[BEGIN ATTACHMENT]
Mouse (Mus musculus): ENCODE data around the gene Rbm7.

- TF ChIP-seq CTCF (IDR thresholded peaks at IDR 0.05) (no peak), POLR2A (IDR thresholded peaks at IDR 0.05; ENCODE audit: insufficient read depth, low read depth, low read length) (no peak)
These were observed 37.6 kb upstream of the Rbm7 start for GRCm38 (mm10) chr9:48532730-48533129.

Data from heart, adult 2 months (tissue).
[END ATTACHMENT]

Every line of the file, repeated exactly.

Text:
Mouse (Mus musculus): ENCODE data around the gene Rbm7.

- TF ChIP-seq CTCF (IDR thresholded peaks at IDR 0.05) (no peak), POLR2A (IDR thresholded peaks at IDR 0.05; ENCODE audit: insufficient read depth, low read depth, low read length) (no peak)
These were observed 37.6 kb upstream of the Rbm7 start for GRCm38 (mm10) chr9:48532730-48533129.

Data from heart, adult 2 months (tissue).